NEW YORK — Phoenix-based Phelps Dodge Corp. is buying Canadian mining companies Inco Ltd. and Falconbridge Ltd. for about $40 billion in a bet that global demand will continue to be strong enough to support surging metals prices.
The deal could resolve what had been a four-way bidding war and would create a dominant copper and nickel producer in the North American market. The company would be the world’s largest nickel producer and the largest publicly traded copper producer.
If the offer is approved, Phelps Dodge would have thwarted two other bids for Inco and Falconbridge. Inco originally announced its deal to buy Falconbridge last October. As the companies sought regulatory approval, both received alternate bids: Vancouver-based Teck Cominco Ltd.’s bid for Inco and the Swiss mining company Xstrata PLC sought Falconbridge. The offer from Phelps, which has received board approval from all three companies, puts a premium on the prices of both companies.
Demand for commodities, particularly from rapidly industrializing China, have steeply pushed up prices for metals such as nickel, aluminum, zinc, copper and others in the first half of the year, generating a growing stream of cash for mining and metal companies.
The combined company, to be called Phelps Dodge Inco, would have operations in more than 40 countries and employ about 40,000 people globally. It would be the world’s largest publicly traded copper producer, putting it in a leading position as copper prices have quadrupled in the past five years alone.
Inco shares jumped $6.68, or 11.5 percent, to $64.94, Falconbridge shares were up $2.84, or 5.8 percent, to $52.14 and Phelps Dodge shares dropped $6.89, or 8.3 percent, to $76.06, in afternoon trading on the New York Stock Exchange.
‘‘We’re extremely excited about the powerhouse we’re creating,’’ Phelps Dodge Chief Executive J. Steven Whisler told a conference call with analysts and investors. ‘‘We truly have the chance to step up to the big leagues by combining our three companies.’’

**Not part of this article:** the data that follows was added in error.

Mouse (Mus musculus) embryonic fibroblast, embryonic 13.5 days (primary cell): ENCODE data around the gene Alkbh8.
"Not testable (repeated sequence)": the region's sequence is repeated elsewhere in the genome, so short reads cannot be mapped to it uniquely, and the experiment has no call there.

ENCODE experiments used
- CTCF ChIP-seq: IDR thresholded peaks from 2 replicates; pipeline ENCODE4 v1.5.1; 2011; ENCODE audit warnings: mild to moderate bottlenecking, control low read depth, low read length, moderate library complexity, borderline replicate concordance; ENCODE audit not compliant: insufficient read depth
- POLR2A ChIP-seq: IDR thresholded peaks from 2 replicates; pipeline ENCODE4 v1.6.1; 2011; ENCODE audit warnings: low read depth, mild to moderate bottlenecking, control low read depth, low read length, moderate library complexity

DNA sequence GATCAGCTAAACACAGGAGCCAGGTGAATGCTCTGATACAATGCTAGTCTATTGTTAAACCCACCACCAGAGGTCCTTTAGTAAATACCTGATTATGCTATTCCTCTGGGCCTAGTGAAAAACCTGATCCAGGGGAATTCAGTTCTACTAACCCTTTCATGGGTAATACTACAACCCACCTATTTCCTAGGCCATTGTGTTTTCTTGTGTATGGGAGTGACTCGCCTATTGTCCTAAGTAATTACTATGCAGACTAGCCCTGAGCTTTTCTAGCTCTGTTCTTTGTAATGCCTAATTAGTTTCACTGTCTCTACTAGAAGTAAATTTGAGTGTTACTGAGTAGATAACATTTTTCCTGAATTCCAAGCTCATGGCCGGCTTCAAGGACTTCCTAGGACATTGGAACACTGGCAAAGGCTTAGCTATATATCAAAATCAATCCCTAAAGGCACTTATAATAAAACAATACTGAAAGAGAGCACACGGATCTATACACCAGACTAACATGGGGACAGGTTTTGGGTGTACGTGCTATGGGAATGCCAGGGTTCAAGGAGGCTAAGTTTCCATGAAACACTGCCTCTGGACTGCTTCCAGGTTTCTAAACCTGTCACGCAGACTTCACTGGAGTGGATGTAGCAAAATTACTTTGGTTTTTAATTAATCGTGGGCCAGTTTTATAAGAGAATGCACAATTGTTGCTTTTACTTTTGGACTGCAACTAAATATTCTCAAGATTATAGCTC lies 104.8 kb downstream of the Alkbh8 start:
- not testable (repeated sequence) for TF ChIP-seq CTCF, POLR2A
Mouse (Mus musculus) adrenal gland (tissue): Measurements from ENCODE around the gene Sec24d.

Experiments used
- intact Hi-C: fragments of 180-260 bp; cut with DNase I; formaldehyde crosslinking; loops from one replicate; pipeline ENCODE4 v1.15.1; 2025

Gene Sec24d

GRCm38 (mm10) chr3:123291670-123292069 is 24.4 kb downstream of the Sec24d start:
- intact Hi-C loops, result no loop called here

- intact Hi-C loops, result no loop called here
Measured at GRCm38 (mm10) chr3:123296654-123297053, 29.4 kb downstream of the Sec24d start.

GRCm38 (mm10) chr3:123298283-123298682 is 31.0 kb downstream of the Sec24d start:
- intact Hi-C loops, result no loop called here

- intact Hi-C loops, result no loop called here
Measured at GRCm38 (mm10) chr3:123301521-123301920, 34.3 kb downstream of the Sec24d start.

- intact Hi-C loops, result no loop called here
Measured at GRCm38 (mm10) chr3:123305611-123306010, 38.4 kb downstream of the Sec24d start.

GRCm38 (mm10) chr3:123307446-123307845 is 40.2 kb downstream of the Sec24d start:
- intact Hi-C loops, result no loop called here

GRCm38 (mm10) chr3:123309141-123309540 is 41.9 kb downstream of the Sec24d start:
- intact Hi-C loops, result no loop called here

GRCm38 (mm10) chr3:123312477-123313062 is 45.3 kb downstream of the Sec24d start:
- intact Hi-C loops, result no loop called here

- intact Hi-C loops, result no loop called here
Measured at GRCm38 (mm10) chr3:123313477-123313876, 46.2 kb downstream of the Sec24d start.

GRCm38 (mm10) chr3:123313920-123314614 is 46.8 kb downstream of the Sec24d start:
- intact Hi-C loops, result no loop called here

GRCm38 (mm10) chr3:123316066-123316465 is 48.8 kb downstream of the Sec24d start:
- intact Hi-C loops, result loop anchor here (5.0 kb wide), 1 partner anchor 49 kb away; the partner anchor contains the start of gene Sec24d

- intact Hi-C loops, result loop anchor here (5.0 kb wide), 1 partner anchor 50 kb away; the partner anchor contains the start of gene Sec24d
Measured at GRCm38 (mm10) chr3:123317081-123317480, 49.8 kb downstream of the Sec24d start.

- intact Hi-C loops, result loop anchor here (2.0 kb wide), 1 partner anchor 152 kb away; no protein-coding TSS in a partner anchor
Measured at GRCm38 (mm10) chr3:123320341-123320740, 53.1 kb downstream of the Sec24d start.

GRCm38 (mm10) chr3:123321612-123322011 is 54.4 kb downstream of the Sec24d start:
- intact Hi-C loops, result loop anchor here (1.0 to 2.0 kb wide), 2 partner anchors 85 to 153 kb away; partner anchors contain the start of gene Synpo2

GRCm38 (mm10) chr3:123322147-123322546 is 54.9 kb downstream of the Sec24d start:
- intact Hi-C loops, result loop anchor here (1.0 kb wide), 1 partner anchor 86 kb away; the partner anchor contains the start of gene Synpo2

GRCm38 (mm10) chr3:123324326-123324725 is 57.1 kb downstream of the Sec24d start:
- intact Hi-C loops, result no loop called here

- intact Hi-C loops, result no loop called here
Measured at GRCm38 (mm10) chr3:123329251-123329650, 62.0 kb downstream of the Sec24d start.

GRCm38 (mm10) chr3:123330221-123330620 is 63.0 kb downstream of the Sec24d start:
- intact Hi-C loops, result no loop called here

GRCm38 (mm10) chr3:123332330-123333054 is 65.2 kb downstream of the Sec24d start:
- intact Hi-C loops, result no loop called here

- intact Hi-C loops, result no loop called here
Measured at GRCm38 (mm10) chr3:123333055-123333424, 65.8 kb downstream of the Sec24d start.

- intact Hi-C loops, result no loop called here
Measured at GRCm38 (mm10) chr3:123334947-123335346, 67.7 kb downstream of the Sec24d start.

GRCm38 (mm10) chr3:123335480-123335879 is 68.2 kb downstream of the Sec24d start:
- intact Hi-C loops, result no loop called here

Whisler, who will be CEO and chairman of the combined company once the deal is complete, also said, ‘‘The transaction we announced this morning is clearly transformational. Our key driver in this transaction is the potential for significant synergies.’’
Under terms of the deal, Inco shareholders will receive 0.672 shares of Phelps Dodge stock plus 17.50 Canadian dollars ($15.59) per share in cash for each share of Inco stock, representing a premium of 23 percent to Inco’s market price as of close of trading on June 23.
Inco in turn will increase a previous offer for Falconbridge to 17.50 Canadian dollars ($15.59) from 12.50 Canadian dollars ($11.14) and the exchange ratio to 0.55676 shares of Inco, from 0.524 shares, for each share of Falconbridge.
Based upon the value of Phelps Dodge’s total offer for Inco of 80.13 Canadian dollars ($71.40) per share, the company said the implied value of Inco’s increased offer for Falconbridge is 62.11 Canadian dollars ($55.34), which is a 12 percent premium to Falconbridge’s closing price on June 23.
‘‘I know our cultures are compatible and our people will be treated with respect,’’ Falconbridge CEO Derek Pannell told the conference call.
The most vulnerable part of the deal is the portion involving Falconbridge, Linda Varoli of Wall Street Access said. Phelps Dodge has said that the Inco deal is not contingent on the closing of the one with Falconbridge. The Phelps offer for Falconbridge represents an 18 percent premium over the bid from Xstrata.
The chief financial officer of Phelps Dodge, Ramiro Peru, said the company had arranged $22 billion in financing from Citigroup and HSBC. The financing is sufficient, he said, to bring the transaction to closure. Phelps Dodge also said it planned a $5 billion share buyback program to be completed within 12 months after the close of the acquisition deal.
While the plan faces reviews by competition authorities in Europe, the United States and Canada, Phelps said Monday that it did not anticipate any major regulatory hurdles for the deal. It is expected to close in September with Phelps Dodge shareholders owning about 40 percent of the combined company, Inco shareholders owning about 31 percent, and Falconbridge holders owning about 29 percent.
Phelps said the combination should result in annual synergies of $900 million within the next two years. Savings from the Inco-Falconbridge combination alone are estimated at $550 million.
The main office and the new company’s copper division will be headquartered in Phoenix. Inco Nickel, the new company’s nickel division, will be based in Toronto. Incos CEO Scott Hand would be vice chairman, while Pannell will become president of Inco Nickel. The new company’s 15 member board would consist of 11 members from Phelps Dodge and four from the boards of Inco and Falconbridge.
Phelps has guaranteed no layoffs in mining and processing operations for at least three years.